The Question Bernie Is Never Asked
I want to unpack one aspect of the debate which has been driving me insane for the last 36 hours.
Bernie Sanders likes to beat up on people for various votes they’ve taken in the past: To support the Iraq war, for instance. Or to endorse George W. Bush.
I suppose that if you want to draw terminal conclusions about a politician’s judgment for a vote made a decade ago using the assistance of contemporary hindsight, that’s fine.
But here is a thing that has literally never happened on a debate stage:
Someone, anyone, saying, “Senator Sanders, you campaigned for the Socialist Workers Party at a time when they were defending the Iranian hostage taking of American citizens. What does that say about your judgment?”
Or: “Senator Sanders, you supported the Nicaraguan revolutionary and dictator Daniel Ortega. You also supported the Cuban revolutionary and dictator Fidel Castro. Both of whom terrorized their people and worked aggressively against American interests. What does that say about your judgment?”
Or: “Senator Sanders, at a time when millions of political prisoners died at the hands of the Gulag Archipelago, you went to Russia for your honeymoon and came home praising the Soviet Union. What does that say about your judgment?”
If you want to argue that the crazy Marxist stuff Bernie believed 30 years ago doesn’t matter today, that’s fine. But he should have to make that argument out loud.
He shouldn’t just get a pass where no one even asks him about it at the same time that he’s casting aspersions on people for once holding views that were comparatively mainstream and even if they were mistaken, were several orders of magnitude less pernicious than the mistaken views Sanders once espoused.
The debate moderators were absolutely derelict in not asking Sanders about this when he brought up Bloomberg’s support of George W. Bush. And the other Democratic candidates were committing political malpractice.
If they lose to this guy, they will have gotten what they deserved.
And a quick aside about Elizabeth Warren, who is the Ted Cruz of this race.
In 2016, Ted Cruz got as close to Donald Trump as he could, on the assumption that Trump would eventually collapse and Cruz could pick up his supporters. We all know how that turned out.
Eventually, Cruz became Trump’s harshest critic. Cruz was so anti-Trump that he even went to the convention refusing to endorse Trump from the stage. He took a tremendous stand on bedrock principle. And five minutes after Trump won, Cruz chucked all of that and returned to being a remora fish swimming in Trump’s slipstream.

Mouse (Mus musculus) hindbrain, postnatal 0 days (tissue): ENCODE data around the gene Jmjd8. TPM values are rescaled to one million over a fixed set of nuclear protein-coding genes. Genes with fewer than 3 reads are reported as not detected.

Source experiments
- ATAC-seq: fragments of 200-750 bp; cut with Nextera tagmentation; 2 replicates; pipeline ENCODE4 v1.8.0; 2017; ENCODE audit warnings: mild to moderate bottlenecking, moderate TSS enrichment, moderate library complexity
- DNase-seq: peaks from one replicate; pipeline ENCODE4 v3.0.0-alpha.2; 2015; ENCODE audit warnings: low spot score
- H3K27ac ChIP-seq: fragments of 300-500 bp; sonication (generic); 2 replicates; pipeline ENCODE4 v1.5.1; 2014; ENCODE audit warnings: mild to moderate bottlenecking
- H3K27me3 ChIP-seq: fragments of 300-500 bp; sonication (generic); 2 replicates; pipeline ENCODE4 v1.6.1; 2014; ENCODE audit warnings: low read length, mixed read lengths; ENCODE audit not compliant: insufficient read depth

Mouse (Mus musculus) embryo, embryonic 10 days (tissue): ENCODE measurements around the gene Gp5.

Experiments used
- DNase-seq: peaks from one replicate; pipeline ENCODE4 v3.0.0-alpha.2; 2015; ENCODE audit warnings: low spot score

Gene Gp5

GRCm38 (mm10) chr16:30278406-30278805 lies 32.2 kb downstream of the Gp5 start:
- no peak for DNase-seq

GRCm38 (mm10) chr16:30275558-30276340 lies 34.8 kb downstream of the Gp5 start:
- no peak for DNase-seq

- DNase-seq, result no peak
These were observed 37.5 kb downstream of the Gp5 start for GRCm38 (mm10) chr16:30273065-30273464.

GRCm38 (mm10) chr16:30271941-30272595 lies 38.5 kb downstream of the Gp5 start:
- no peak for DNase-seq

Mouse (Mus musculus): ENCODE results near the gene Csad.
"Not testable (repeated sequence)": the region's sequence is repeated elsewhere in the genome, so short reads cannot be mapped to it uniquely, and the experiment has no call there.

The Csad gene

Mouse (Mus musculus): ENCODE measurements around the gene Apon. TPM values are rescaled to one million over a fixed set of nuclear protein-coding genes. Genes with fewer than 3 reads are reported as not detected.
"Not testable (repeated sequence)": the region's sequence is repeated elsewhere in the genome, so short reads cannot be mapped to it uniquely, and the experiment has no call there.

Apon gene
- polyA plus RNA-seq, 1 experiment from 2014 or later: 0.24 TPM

Warren’s strategic view of 2020 was even stupider than Cruz’s view of 2016.
She started out her campaign as a populist reformer. Then she discovered that there was no market for that role in this election. So she pivoted to being a progressive warrior. This was a fatal mistake because there is no way for an actual Big-D Democrat to outbid a socialist on progressivism. That is an auction you will always lose.
Warren was too dim to understand this and Sanders crushed her like a bug.
So now, when her campaign has no rationale for continuing, because she has no path to the nomination, she went into the Vegas debate and declined every single opportunity to criticize Sanders, and turned each of these invitations into attacks on the actual semi-viable real Democrats who still have a chance to stop Sanders.
For example, she has changed her Medicare for All plan because, as she now acknowledges, the Bernie-style M4A is unworkable. Asked last night what she thinks about Bernie’s plan, Warren criticized . . . Amy Klobuchar.
If Donald Trump defeats Bernie Sanders, then Elizabeth Warren will deserve a share of the blame. Because whether through foolishness or malice or narcissism, she has helped Bernie Sanders more than anyone else in this race.
3. Beer Man
The Athletic is one of those publications that is absolutely worth your $100 a year. Every single day there’s great sports coverage that isn’t fan-bleating, or content-farm churn, or stale wire-service copy. It’s smart, pointed writing for grown-ups who love sports and are able to pay for great sports writing.
And they manage to mix both serious, high-minded reporting and commentary with stuff like this: All 30 MLB stadiums ranked by the quality of their beer offerings. The top spot goes to Seattle, of course:
The craft beer scene in Seattle is in full bloom, and its ballpark has followed suit. Pacific Northwest labels Fremont Brewing, Reuben’s Brews, Georgetown Brewing, Bale Breaker, Black Raven Brewing, Ecliptic Brewing, Ninkasi Brewing, and even the smaller pFriem Family Brewers all have beers available at the ballpark. There’s a $6 (!) can deal every year, and one year it was a hazy IPA from Georgetown Brewing called Bodhizafa. Practically every food vendor has a craft tap, and there are cans in the aisles.
And not only does this place run on craft beer, but it also has a stand behind home plate (section 129) that boasts hard-to-find cask, barrel-aged and specialty beers on a rotating basis. The list of rare beer releases at that stand last year was enough to excite even the most “hardcore of beer geeks” as Washington Beer Blog put it. Whether you want a cheap can of a crushable IPA, something hazy and local on tap, or something hard to find — you’re not far from it in Seattle, which is the crown jewel of craft beer in baseball.
And the worst? Toronto. Read the whole thing